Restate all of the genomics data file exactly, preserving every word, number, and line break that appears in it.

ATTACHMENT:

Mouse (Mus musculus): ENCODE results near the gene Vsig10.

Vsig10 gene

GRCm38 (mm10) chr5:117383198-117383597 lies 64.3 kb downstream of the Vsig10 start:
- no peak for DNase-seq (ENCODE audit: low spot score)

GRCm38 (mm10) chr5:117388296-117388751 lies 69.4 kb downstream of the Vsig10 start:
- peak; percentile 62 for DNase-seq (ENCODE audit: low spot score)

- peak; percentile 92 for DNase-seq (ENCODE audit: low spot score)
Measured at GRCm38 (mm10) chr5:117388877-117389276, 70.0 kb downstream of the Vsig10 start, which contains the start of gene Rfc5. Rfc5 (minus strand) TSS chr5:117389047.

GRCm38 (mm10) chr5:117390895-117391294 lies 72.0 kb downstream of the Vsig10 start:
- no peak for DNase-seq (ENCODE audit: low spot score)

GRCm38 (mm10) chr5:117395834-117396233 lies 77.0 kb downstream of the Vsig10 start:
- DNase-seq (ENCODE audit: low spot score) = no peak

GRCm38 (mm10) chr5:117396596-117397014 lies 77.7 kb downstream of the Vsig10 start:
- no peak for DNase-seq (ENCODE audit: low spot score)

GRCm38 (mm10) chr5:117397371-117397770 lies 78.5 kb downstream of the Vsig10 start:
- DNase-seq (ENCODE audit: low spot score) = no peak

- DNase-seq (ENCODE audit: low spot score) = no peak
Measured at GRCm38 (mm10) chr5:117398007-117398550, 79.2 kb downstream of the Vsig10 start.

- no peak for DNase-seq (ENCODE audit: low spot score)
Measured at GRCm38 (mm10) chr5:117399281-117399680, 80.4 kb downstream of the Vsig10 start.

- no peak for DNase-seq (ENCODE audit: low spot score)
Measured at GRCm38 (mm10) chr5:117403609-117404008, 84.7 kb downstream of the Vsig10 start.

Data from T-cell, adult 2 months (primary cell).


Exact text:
Mouse (Mus musculus): ENCODE results near the gene Vsig10.

Vsig10 gene

GRCm38 (mm10) chr5:117383198-117383597 lies 64.3 kb downstream of the Vsig10 start:
- no peak for DNase-seq (ENCODE audit: low spot score)

GRCm38 (mm10) chr5:117388296-117388751 lies 69.4 kb downstream of the Vsig10 start:
- peak; percentile 62 for DNase-seq (ENCODE audit: low spot score)

- peak; percentile 92 for DNase-seq (ENCODE audit: low spot score)
Measured at GRCm38 (mm10) chr5:117388877-117389276, 70.0 kb downstream of the Vsig10 start, which contains the start of gene Rfc5. Rfc5 (minus strand) TSS chr5:117389047.

GRCm38 (mm10) chr5:117390895-117391294 lies 72.0 kb downstream of the Vsig10 start:
- no peak for DNase-seq (ENCODE audit: low spot score)

GRCm38 (mm10) chr5:117395834-117396233 lies 77.0 kb downstream of the Vsig10 start:
- DNase-seq (ENCODE audit: low spot score) = no peak

GRCm38 (mm10) chr5:117396596-117397014 lies 77.7 kb downstream of the Vsig10 start:
- no peak for DNase-seq (ENCODE audit: low spot score)

GRCm38 (mm10) chr5:117397371-117397770 lies 78.5 kb downstream of the Vsig10 start:
- DNase-seq (ENCODE audit: low spot score) = no peak

- DNase-seq (ENCODE audit: low spot score) = no peak
Measured at GRCm38 (mm10) chr5:117398007-117398550, 79.2 kb downstream of the Vsig10 start.

- no peak for DNase-seq (ENCODE audit: low spot score)
Measured at GRCm38 (mm10) chr5:117399281-117399680, 80.4 kb downstream of the Vsig10 start.

- no peak for DNase-seq (ENCODE audit: low spot score)
Measured at GRCm38 (mm10) chr5:117403609-117404008, 84.7 kb downstream of the Vsig10 start.

Data from T-cell, adult 2 months (primary cell).